The other day I did my best to describe Kurohime to someone who’d never read it, and my description came out something like this: “It’s a romp through Japanese mythology and fantasy, with shonen action scenes and hot girls, and tons of magic, and oh yeah, there’s a love story in there, too.” Small wonder their reaction amounted to a bit of a blank stare. As fun as Kurohime has shaped up to be (especially after the shaky first couple of volumes), it doesn’t pigeonhole easily.
Volume nine gives us the “de-powered” witch gunslinger Kurohime and her gang of comrades now facing the snow goddess Yuki-Onna—she who holds one of the four Spirit Kings whose powers can help Kurohime liberate her lost love Zero from his spiritual bonds in the afterlife. (How’s that for a thumbnail plot recap?) They end up acquiring a most unusual ally—Yuki-Onna’s Yeti-like flunky, Yuki-Otoko. He’s stuck with his missus all these aeons, even if Onna’s idea of love runs parallel to Kurohime’s original notions of same: why settle for the love of only just one man when you can have ‘em all? (Especially when you can flash-freeze them and store them for later?) Thing is, Kurohime knows better by now. The real and true love of one is always better than the love of many in the abstract—something she learned from Zero, which is all the more reason she’s fighting to liberate him. (Wait: Kurohime, learning? Becoming a better person? Perish the thought!)
Too bad when he turns up—on the arm of his captor, the demoness Yashahime—he’s nothing but a zombifed husk of what he used to be. With that, Kurohime finds herself in an even greater pinch than usual, since the only way she can unlock the full extent of her powers is by sacrificing, one by one, her memories of Zero. With the last of those memories gone, her whole reason for loving Zero will evaporate as well. Wait—it gets worse. If Yashahime isn’t just yanking Kurohime’s chain, Zero had a heart of darkness all along—one that has just until now been carefully obscured. And so a brutal magical battle pits Kurohime against both Yashahime and the shadow version of her former lover, with witch-bullets, improvised magic, spellcasting and … true love.
As I said, for many people it’ll come off as a strange mix, even if they’ve been following along since the beginning. I always wondered if the “action” and “emotion” sides of the story weren’t contradicting each other: after all, how often do the people who come in seeking one also want the other? Then again, look at all the A-list shonen titles: Death Note, Naruto, Bleach, Claymore. All of them have some kind of emotional conflicts to go with their physical ones—just not as focused on Love with a capital L as this one is. And with the end of this volume, there’s a hint that we’re about to be thrown into another major phase of the story—one at least as major as the sealing away of Kurohime’s powers. You can’t say they don’t keep moving forward.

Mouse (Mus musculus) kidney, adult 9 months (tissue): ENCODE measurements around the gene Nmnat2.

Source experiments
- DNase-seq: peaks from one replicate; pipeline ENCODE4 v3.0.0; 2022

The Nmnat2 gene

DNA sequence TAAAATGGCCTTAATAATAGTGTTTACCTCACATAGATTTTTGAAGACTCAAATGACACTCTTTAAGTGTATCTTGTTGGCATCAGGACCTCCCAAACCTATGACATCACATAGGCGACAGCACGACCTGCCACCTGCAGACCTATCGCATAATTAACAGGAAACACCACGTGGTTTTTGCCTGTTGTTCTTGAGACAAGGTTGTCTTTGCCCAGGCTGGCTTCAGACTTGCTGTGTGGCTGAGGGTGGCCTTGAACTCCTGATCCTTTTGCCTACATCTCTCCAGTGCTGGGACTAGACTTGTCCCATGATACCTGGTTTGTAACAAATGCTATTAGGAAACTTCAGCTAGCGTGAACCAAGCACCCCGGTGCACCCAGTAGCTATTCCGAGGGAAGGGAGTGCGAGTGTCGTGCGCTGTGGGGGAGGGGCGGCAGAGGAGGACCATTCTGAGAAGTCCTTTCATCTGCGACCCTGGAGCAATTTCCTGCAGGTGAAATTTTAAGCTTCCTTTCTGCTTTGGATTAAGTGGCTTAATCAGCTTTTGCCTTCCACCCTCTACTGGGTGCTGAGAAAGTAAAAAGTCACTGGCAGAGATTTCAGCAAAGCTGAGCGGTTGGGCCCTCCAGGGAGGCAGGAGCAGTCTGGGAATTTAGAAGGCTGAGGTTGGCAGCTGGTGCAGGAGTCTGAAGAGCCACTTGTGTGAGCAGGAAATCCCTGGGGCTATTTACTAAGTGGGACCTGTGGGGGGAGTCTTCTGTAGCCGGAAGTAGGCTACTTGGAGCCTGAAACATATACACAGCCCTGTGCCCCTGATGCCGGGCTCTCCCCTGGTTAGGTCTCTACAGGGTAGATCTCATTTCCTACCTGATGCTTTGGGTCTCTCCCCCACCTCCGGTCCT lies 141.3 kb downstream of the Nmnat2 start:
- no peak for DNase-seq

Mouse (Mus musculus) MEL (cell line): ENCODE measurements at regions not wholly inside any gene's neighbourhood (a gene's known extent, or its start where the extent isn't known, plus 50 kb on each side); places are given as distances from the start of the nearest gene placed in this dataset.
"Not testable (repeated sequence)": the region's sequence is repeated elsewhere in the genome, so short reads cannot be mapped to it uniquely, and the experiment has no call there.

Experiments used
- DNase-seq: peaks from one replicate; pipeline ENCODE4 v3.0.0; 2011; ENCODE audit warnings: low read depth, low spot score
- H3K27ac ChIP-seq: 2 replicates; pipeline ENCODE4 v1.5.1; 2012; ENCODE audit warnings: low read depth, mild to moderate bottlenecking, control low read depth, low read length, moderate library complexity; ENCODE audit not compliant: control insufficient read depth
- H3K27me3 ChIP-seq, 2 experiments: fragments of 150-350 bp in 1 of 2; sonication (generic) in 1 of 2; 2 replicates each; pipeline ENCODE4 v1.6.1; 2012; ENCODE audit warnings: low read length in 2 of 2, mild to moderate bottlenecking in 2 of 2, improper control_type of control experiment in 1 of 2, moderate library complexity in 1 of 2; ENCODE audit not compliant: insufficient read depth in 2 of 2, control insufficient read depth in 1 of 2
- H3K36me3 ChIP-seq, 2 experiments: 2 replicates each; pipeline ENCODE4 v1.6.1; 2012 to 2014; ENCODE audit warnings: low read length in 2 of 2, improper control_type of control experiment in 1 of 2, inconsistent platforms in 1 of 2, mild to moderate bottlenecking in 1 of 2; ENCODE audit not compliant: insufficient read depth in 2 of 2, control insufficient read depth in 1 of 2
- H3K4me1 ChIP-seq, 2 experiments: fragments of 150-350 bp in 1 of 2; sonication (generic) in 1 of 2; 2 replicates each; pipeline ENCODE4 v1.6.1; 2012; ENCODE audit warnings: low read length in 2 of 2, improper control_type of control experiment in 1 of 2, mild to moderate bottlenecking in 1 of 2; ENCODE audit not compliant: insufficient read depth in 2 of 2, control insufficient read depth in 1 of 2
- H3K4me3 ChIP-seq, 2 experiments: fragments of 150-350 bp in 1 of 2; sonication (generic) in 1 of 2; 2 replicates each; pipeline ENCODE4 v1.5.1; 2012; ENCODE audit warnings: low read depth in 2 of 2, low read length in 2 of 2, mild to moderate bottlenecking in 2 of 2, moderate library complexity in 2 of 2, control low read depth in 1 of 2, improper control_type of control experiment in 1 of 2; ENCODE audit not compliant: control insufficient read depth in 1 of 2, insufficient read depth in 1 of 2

Art: It’s in the art, interestingly enough, that I saw the first examples of how Kurohime was partly divided against itself back in the first book. Most of the art’s in a simplified (if skillfully-rendered) shonen-manga style, but when Kurohime manifests in her full adult form, she’s rendered with the detail (and salaciousness) of a more seinen / mature title. In other words, the rest of the book could look like that, but they just chose not to draw it that way—it’s a case of form following function, I guess. But even the stripped-down art style is more than decently done; Katakura (sorry, I’m not retyping that whole name each time) has a great command of clean lines and especially the use of tone shading. Back in volume 2, the style of the “Wanted” posters and a couple of the chapter openers gleaned some of their stylistic kinks from classical Japanese sumi-e painting. Hints like that make me wish the rest of the book was equally ambitious. And in this volume, things are kept equally simple and bold except when drama dictates otherwise (e.g., Himeko’s and Zero’s transformations).
Translation: Most of Viz’s mainstream titles are translated to be read straight through, with minimal annotation. Kurohime actually breaks from that tradition a bit: it’s right-to-left, with dialogue and effects retouched, but many on-the-page effects involve kanji in stylistic ways—like the magical sigils that appear around Kurohime’s gun barrels when she fires her witch bullets—and those have been left untouched or annotated as unobtrusively as possible. Notes in the margins also explain certain cultural references unobtrusively, and the book needs something like that given how many oblique connections there are to Japan’s mythology and history scattered throughout. The only bonuses are the typical author’s introductory note and a two-page character summary.
The Bottom Line: I did have mixed feelings about this series at first, but it’s pulled itself together into a neat little package. I admit it doesn’t have anywhere near the punch of Claymore (another Shonen Jump Advanced title), but it’s a nifty mix of concepts and influences. And darn it all, I like how it’s shaping up. And Kurohime is cute. Can’t forget to mention that at least once here.
New York City
Other Lives Of The Mind